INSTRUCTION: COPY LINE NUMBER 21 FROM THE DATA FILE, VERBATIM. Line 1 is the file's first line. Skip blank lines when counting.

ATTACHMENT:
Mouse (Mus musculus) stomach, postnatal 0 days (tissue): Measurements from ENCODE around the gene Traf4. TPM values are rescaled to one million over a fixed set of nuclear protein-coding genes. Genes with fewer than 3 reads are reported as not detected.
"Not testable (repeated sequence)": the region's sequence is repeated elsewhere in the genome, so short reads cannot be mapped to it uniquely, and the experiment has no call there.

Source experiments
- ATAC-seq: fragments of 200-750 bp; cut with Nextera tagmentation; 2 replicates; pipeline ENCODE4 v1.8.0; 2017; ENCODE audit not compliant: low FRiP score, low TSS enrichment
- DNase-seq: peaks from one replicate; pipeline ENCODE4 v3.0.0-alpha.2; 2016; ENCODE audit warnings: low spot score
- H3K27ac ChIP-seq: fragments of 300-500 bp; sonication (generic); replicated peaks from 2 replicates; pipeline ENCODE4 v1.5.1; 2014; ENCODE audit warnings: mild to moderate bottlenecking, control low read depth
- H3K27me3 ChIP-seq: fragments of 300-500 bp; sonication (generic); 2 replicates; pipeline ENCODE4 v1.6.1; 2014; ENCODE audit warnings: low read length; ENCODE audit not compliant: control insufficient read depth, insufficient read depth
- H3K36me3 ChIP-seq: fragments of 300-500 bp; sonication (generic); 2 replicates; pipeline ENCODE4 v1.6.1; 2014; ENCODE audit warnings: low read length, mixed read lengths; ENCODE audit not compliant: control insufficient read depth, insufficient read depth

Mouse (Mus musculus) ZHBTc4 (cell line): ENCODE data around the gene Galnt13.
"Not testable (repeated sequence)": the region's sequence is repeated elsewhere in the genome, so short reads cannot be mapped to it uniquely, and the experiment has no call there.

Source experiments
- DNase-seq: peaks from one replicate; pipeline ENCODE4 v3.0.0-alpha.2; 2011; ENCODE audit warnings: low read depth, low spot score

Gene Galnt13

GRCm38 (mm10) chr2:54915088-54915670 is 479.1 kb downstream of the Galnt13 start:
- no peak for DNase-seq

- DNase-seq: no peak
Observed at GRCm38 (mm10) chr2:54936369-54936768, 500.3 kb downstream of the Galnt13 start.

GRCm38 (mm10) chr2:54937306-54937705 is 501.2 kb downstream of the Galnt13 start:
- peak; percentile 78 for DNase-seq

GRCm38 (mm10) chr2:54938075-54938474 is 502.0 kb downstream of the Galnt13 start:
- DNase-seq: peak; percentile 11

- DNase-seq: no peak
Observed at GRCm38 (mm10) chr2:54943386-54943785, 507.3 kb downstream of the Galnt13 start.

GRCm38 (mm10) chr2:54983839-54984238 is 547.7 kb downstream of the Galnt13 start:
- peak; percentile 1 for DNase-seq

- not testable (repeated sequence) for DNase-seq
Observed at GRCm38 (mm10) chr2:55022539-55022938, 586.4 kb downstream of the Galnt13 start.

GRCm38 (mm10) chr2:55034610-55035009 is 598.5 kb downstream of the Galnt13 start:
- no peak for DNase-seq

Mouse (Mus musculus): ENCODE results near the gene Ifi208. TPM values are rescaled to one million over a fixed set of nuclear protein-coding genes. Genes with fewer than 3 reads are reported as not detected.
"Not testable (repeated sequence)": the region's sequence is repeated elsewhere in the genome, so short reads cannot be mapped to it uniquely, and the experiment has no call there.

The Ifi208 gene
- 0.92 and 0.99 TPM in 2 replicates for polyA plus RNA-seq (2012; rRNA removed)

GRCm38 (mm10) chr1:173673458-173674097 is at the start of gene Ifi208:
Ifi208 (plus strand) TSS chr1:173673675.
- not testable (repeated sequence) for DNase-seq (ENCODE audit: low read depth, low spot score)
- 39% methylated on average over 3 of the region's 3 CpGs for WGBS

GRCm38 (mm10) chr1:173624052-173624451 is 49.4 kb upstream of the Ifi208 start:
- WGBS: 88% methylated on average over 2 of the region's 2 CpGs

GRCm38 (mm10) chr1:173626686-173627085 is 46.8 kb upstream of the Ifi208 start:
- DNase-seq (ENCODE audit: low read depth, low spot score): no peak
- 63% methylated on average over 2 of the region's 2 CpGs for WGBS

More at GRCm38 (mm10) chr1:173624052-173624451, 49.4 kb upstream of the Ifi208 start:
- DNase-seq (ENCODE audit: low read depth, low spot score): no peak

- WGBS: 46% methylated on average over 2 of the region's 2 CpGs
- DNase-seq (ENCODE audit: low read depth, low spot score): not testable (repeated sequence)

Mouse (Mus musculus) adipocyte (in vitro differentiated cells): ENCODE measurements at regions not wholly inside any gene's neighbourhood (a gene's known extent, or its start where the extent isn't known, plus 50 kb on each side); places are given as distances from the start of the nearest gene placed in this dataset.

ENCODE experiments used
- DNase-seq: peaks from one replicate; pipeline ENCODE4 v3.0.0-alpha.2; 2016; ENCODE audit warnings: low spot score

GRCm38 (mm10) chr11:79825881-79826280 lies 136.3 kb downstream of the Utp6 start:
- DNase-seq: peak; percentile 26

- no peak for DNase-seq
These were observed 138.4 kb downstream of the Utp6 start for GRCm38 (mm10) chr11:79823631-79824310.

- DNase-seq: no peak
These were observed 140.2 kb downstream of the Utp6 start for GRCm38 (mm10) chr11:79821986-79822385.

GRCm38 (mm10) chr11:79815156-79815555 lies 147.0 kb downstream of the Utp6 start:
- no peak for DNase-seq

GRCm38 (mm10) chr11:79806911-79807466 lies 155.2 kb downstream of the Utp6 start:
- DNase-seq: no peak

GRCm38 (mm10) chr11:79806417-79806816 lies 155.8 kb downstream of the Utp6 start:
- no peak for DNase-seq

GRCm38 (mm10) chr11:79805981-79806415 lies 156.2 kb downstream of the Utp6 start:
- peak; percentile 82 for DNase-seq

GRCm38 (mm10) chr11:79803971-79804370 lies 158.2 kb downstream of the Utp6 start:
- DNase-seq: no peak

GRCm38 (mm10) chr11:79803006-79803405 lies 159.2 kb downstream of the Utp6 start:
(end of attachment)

- DNase-seq: peak; percentile 11